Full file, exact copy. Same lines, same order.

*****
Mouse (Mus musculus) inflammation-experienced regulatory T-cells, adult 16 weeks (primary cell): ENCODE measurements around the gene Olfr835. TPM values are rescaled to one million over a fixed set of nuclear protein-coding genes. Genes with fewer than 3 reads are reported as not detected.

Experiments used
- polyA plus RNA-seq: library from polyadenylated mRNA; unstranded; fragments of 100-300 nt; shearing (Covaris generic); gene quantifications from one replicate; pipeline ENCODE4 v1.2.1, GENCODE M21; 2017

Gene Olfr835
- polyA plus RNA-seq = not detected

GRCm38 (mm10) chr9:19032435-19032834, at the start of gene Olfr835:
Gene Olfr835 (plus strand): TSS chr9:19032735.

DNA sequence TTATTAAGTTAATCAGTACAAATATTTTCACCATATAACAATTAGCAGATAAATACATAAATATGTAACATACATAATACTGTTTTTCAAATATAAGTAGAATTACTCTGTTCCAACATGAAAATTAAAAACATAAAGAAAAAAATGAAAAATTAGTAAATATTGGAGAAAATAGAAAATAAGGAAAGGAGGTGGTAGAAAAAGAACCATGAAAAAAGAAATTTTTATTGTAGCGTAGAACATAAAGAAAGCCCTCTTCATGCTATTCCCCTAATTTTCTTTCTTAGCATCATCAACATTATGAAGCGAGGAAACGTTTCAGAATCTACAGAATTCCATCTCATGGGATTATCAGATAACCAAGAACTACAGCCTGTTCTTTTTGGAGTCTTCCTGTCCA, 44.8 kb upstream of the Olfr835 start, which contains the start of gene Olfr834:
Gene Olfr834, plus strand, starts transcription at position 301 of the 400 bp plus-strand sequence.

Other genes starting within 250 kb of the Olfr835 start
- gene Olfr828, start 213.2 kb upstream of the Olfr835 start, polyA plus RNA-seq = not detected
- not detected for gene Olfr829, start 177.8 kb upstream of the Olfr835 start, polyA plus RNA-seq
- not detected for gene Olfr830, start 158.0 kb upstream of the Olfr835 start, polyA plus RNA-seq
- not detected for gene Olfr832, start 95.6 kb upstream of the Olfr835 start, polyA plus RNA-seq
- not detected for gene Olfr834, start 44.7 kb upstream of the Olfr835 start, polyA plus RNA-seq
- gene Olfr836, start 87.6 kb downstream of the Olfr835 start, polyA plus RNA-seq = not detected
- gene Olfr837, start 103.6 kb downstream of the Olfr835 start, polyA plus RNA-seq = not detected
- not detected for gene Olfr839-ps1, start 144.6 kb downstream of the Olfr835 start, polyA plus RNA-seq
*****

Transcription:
Mouse (Mus musculus) inflammation-experienced regulatory T-cells, adult 16 weeks (primary cell): ENCODE measurements around the gene Olfr835. TPM values are rescaled to one million over a fixed set of nuclear protein-coding genes. Genes with fewer than 3 reads are reported as not detected.

Experiments used
- polyA plus RNA-seq: library from polyadenylated mRNA; unstranded; fragments of 100-300 nt; shearing (Covaris generic); gene quantifications from one replicate; pipeline ENCODE4 v1.2.1, GENCODE M21; 2017

Gene Olfr835
- polyA plus RNA-seq = not detected

GRCm38 (mm10) chr9:19032435-19032834, at the start of gene Olfr835:
Gene Olfr835 (plus strand): TSS chr9:19032735.

DNA sequence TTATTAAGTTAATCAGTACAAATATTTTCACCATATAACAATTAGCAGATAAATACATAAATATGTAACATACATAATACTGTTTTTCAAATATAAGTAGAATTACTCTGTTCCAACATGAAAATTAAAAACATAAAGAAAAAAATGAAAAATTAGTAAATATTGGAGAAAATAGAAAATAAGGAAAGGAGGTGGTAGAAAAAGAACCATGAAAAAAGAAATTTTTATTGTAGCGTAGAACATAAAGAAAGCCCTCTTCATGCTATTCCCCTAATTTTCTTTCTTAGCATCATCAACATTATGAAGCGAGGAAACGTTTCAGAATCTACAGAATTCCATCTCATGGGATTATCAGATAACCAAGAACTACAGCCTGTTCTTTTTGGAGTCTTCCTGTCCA, 44.8 kb upstream of the Olfr835 start, which contains the start of gene Olfr834:
Gene Olfr834, plus strand, starts transcription at position 301 of the 400 bp plus-strand sequence.

Other genes starting within 250 kb of the Olfr835 start
- gene Olfr828, start 213.2 kb upstream of the Olfr835 start, polyA plus RNA-seq = not detected
- not detected for gene Olfr829, start 177.8 kb upstream of the Olfr835 start, polyA plus RNA-seq
- not detected for gene Olfr830, start 158.0 kb upstream of the Olfr835 start, polyA plus RNA-seq
- not detected for gene Olfr832, start 95.6 kb upstream of the Olfr835 start, polyA plus RNA-seq
- not detected for gene Olfr834, start 44.7 kb upstream of the Olfr835 start, polyA plus RNA-seq
- gene Olfr836, start 87.6 kb downstream of the Olfr835 start, polyA plus RNA-seq = not detected
- gene Olfr837, start 103.6 kb downstream of the Olfr835 start, polyA plus RNA-seq = not detected
- not detected for gene Olfr839-ps1, start 144.6 kb downstream of the Olfr835 start, polyA plus RNA-seq